Many Japanese colleges one had an “adventure club,” an informal team of students willing to travel to places at home and abroad where few people have gone before. These “explorers” crisscrossed hundreds of miles of barren desert, climbed steep mountains in the dark, slipped into thick, muddy rainforests, and swam in near-frozen marshes. They ate insects and bizarre plants or sometimes drank river water for days at a time to experience the trip of a lifetime. Some of them courted danger, and a few paid for the quest with their lives. Two Waseda University students were killed by Peruvian soldiers while running the Amazon rapids in a makeshift raft in 1997. About a decade later, a Kochi University sophomore went in search for an underwater cave in Okayama and never returned.
Keiichi Shirato joined the expedition club of Ritsumeikan University in Kyoto in the early 1990s. As a member of the club, he traveled to Niger, Africa, together with five others and spent several months in the desert where all of them suffered from high fever and severe diarrhea caused by malaria and other diseases. However, they were still high-spirited and active in mingling with locals, shooting videos of planting and harvest festivals for Japanese TV stations, and writing travelogues for family and friends back home. This African tour was so enthralling that Shirato decided to devote his entire life to learning more about the Dark Continent. Upon graduation, he joined Mainichi Shimbun, which later sent him to Johannesburg as an African correspondent. He is now a professor of African regional studies at his alma mater and an advisor to its expedition club.
In an essay contributed to Asahi Shimbun (8/11), the academic notes that some university exploration teams have been suspended or disbanded due to a lack of interest. Only ten students currently belong to Ritsumeikan’s team, less than one-third the number in the 1990s. He delves into the unpopularity of expeditions, speculating that contemporary young people may be too busy to get out of their comfort zones at a time when satellite-collected imagery charts previously “uncharted territory.”
The nation’s first college exploration club was founded at Kyoto University in 1956. Other campuses followed suit. As team members were expected to endure severe abnormal living conditions especially on foreign shores, they usually prepared by camping out in Japan, where they lived in makeshift tents, swam many miles each day, and lived on a meager diet. Today’s youths, who grow up in a pampered environment of smart phones and fast food, probably find exploration to be meaningless, unproductive, and even ridiculous, Shirato suspects.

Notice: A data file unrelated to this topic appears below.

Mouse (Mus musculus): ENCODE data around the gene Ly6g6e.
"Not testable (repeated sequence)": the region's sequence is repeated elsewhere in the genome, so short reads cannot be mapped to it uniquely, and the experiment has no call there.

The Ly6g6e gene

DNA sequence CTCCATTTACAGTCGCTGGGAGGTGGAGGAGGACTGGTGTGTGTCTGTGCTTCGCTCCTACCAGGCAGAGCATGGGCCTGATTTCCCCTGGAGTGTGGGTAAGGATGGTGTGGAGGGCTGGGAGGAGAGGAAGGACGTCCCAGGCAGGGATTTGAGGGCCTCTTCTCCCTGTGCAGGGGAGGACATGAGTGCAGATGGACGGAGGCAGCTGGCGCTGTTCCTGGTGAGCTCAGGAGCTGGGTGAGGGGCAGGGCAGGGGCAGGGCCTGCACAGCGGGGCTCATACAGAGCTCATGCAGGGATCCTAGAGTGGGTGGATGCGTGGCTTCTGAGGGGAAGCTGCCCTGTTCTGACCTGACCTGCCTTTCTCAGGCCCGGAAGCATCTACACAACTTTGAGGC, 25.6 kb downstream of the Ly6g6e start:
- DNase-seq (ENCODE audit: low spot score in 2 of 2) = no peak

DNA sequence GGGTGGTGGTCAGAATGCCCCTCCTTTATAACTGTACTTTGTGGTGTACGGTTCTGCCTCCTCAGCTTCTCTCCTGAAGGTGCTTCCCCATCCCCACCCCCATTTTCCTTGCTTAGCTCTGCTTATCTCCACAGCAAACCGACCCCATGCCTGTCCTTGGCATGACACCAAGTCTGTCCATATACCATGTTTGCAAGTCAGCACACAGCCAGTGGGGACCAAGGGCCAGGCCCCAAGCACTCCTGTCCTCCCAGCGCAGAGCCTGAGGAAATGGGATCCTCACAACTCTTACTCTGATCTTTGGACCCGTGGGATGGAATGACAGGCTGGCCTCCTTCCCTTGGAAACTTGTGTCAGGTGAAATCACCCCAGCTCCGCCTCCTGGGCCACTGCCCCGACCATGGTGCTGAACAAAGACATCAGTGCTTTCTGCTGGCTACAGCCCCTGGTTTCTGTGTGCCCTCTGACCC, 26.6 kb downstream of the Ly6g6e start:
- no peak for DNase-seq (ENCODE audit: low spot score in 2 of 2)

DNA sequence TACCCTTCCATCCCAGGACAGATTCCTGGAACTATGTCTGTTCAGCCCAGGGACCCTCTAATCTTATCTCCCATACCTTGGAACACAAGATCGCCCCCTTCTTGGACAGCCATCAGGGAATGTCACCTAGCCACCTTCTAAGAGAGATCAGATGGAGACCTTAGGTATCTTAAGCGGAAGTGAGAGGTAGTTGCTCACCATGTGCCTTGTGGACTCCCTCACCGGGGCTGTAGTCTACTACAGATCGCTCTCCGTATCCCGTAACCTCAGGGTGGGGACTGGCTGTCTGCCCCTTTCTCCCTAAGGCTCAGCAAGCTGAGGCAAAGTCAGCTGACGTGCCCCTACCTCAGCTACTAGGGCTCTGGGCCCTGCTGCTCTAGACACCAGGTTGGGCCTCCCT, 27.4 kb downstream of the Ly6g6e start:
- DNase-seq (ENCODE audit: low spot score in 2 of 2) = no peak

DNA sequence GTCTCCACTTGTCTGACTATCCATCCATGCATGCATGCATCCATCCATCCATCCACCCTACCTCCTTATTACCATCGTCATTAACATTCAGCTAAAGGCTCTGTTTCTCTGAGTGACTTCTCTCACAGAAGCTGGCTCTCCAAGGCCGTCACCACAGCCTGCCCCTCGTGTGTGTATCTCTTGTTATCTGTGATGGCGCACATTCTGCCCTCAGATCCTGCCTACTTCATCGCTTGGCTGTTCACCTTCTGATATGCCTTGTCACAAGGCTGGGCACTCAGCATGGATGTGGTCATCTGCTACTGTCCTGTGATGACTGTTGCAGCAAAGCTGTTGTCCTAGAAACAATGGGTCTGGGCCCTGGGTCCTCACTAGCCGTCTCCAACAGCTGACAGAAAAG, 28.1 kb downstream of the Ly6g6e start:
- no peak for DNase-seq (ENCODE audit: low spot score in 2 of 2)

Since adventure club members spent months traveling in exotic places overseas, they also often skipped classes. As a result, some of them were not able to graduate even after four years. Still they landed promising jobs after graduation, as corporate employers appreciated their courage and unique experiences. College administrators and teachers at the time were equally generous, extending course registration deadlines for adventure club members or allowing them to make up for missed classes by submitting essays afterward.
But according to Shirato, college authorities are no longer as tolerant of campus adventurers. In response to instructions by the Education Ministry that each course have a minimum of 15 lessons, colleges nowadays not only do not observe most national holidays but also arrange classes on Saturdays. They are also strict about class attendance. As a result, contemporary students are extremely busy. In addition, many of them take part-time jobs to pay tuition and college loans. Furthermore, job hunting by college students starts earlier than before, with most students now searching for internships and job interviews as early as their sophomore year. Consequently, most students can’t afford to engage in time-consuming, costly, and sometimes life-threatening extracurricular activities abroad.
Shirato remembers a prof telling him ahead of his Niger tour: “If more students followed in your footsteps and skipped classes and went on adventures, the college would be in deep trouble. But exploration is an activity of searching and finding out about the unknown. A college without an exploration club would be unappealing.” The writer points out that when welcoming newcomers at entrance and initiation ceremonies every April, university and corporate leaders emphasize the importance of young people being brave and innovative and able to think outside the box. However, as the current education system makes it difficult to maintain a college exploration club, Shirato wonders whether the nation’s establishment is really hoping to see young people eager to break the mold, take risks, and face adversity.